- palliative care
- individualized care plan
- life-threatening or life-limiting conditions
- advance care planning
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- palliative care
- individualized care plan
- life-threatening or life-limiting conditions
- advance care planning
What is already known on this topic?
Paediatric palliative care is a specialised field of medicine, in which advance care planning (ACP) plays an important role.
Implementation of evidence-based guidelines and ACP can contribute to high-quality paediatric palliative care.
What this study adds?
This individualised paediatric palliative care plan puts emphasis on several aspects that contribute to quality of care, that is, ACP, evidence-based medicine and patients’ and parents’ preferences and desires.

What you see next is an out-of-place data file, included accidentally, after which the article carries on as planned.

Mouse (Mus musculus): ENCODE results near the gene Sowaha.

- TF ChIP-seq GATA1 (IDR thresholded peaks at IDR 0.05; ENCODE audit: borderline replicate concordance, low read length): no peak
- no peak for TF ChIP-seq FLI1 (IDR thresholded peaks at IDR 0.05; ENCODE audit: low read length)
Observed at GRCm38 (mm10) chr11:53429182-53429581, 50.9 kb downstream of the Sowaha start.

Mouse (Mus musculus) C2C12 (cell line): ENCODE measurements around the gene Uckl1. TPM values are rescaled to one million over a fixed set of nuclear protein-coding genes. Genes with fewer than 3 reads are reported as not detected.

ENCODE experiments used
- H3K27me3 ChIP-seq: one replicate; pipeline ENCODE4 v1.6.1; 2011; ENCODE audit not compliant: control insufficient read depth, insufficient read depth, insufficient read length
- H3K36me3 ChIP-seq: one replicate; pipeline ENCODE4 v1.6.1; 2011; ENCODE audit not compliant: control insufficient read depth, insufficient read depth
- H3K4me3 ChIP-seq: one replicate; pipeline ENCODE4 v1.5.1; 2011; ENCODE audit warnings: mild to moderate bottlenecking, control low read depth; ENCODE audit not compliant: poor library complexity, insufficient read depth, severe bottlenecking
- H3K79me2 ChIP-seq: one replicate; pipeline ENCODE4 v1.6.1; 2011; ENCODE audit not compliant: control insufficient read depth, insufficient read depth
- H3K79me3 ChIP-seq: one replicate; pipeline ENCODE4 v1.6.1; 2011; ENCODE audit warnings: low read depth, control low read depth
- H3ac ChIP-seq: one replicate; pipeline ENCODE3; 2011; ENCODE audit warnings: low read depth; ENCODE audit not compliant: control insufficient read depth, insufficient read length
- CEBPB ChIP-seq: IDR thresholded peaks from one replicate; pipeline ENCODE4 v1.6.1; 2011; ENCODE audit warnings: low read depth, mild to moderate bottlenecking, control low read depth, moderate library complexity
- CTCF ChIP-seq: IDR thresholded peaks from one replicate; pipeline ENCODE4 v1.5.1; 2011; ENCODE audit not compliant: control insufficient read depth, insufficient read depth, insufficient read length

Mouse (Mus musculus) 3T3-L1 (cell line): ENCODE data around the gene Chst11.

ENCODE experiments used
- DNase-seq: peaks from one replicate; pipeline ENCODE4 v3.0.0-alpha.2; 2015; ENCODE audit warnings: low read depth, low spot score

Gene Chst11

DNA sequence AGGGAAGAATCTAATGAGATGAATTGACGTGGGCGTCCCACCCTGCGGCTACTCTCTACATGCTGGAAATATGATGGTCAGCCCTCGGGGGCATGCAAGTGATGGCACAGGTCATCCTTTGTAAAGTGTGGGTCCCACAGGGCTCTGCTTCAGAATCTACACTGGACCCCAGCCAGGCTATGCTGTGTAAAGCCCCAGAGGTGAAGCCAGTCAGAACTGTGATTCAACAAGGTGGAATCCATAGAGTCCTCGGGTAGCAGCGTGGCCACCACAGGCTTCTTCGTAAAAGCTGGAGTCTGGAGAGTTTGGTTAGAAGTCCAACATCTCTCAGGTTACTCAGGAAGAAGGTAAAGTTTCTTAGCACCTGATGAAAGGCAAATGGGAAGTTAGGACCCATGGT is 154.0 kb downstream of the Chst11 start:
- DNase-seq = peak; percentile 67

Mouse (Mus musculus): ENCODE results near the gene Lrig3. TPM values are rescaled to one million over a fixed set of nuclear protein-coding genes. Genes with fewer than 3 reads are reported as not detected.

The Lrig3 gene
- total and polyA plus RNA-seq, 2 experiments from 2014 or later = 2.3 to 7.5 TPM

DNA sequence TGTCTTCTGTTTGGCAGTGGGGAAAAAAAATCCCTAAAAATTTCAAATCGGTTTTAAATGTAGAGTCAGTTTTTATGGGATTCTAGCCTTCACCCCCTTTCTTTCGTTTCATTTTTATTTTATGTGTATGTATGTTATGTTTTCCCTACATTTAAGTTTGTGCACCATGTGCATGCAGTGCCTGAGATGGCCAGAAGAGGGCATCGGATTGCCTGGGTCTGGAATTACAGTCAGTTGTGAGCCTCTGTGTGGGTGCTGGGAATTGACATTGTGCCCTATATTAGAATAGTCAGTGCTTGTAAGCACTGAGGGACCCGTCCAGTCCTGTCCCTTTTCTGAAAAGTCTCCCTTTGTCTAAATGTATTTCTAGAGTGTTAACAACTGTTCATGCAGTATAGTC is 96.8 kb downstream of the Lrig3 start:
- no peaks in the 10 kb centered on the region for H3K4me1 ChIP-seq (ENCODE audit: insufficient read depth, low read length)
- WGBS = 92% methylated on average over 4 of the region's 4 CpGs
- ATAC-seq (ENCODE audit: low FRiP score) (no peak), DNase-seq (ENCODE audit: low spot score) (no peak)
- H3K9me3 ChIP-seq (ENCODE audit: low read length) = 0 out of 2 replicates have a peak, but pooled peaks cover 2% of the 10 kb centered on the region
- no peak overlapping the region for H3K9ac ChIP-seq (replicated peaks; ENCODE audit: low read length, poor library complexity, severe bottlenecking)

Although we focused on paediatric palliative care, we encourage the concept of ACP and individualised care plan-driven guideline implementation to be mimicked in other fields.
In the Netherlands, every year, nearly a thousand children (aged 0–15 years) die and an estimated fivefold of this number are confronted with a life-threatening or life-limiting condition.1 2 These children deserve high-quality palliative care, which according to the WHO comprises ‘the active total care of the child’s body, mind and spirit, and also involves giving support to the family’.3
Palliative care can be misinterpreted as care in the palliative–terminal phase. For instance, children with profound multiple disabilities have a vulnerable health and sometimes extensive underlying suffering. Palliative care in these children should be provided well before the terminal (end-of-life) phase.